Income Total income of Public Sector Banks, though increased to Rs. 1,28,464crore during the year 2002-03 from Rs. 1,17,252crore during 2001-02, recorded lower growth than the previous year. Growth of income during 2002-03 was 9.6% which is lower than 13.3% of the previous year. Both of the major components of the income, i.e, interest income and other income, registered lower growth than the previous year. Interest income during 2002-03 was Rs.1,00,711crore (10.5%) of the previous year. Similarly, the other income moved up to Rs.21,272crore (28.6%) during 2002-03 as compared to Rs. 16,541crore (33.7%) of the previous year. There is not much variation in the trend in the income pattern of the 19 nationalised banks and SBI groups during the year 2002-03. though the interest income still remain the major contributor to the total income of the group, the share of other income in the total income is moving up. The share of other income in the total income of the Public Sector Banks increased from 12% to 14% and further to 16.4% during the year 2000-01, 2001-02, and 2002-03, respectively. The impressive growth in the other income is largely due to the impressive growth in the treasury income of the banks. Conclusion The performance of the Public Sector Banks indicates that their financial position has improved significantly during 2002-03. They made impressive performance in investment and moderate in advances. NPAs of the banks had declined during the year. The rate of growth in the total income of the banks was lower than the previous year. However, other income of the banks, led by treasury income, had steadily increased its share in total income. Total expenditure also recorded a decelerated growth rate during 2002-03 as compared to the previous year .Return on assts of the banks recorded improvement. Profitability of the banks improved considerably during the year.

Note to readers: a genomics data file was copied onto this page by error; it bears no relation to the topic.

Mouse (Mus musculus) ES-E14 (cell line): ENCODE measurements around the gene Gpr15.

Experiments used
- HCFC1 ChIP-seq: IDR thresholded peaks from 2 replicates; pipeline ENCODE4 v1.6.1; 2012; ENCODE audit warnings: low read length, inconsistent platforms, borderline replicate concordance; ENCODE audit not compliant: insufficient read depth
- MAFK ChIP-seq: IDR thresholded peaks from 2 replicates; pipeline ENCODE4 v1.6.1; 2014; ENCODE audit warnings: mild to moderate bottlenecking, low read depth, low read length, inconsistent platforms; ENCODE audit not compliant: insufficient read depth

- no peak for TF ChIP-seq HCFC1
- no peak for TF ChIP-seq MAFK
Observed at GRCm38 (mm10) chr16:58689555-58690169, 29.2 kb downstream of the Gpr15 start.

NON-PERFORMING ASSETS The world is going faster in terms of services and physical products. However it has been researched that physical products are available because of the service industries. In the nation economy also service industry plays vital role in the boosting up of the economy. The nations like U.S, U.K, and Japan have service industries more than 55%. The banking sector is one of appreciated service industries. The banking sector plays larger role in channelising money from one end to other end. It helps almost every person in utilizing the money at their best. The banking sector accepts the deposits of the people and provides fruitful return to people on the invested money. But for providing the better returns plus principal amounts to the clients; it becomes important for the banks to earn. the main source of income for banks are the interest that they earn on the loans that have been disbursed to general person, businessman, or any industry for its development. Thus, we may find the input-output system in the banking sector. Banks first, accepts the deposits from the people and secondly they lend this money to people who are in the need of it. By the way of channelising money from one end to another end, Banks earn their profits. However, Indian banking sector has recently faced the serious problem of Non Performing Assets. This problem has been emerged largely in Indian banking sector since three decade. Due to this problem many Public Sector Banks have been adversely affected to their performance and operations. In simple words Non Performing Assets problem is one where banks are not able to recollect their landed money from the clients or clients have been in such a condition that they are not in the position to provide the borrowed money to the banks. The problem of NPAs is danger to the banks because it destroys the healthy financial conditions of the them. The trust of the people would not be anymore if the banks have higher NPAs. So. The problem of NPAs must be tackled out in such a way that would not destroy the operational, financial conditions and would not affect the image of the banks. recently, RBI has taken number steps to reduce NPAs of the Indian banks. And it is also found that the many banks have shown positive figures in reducing NPAs as compared to the past years.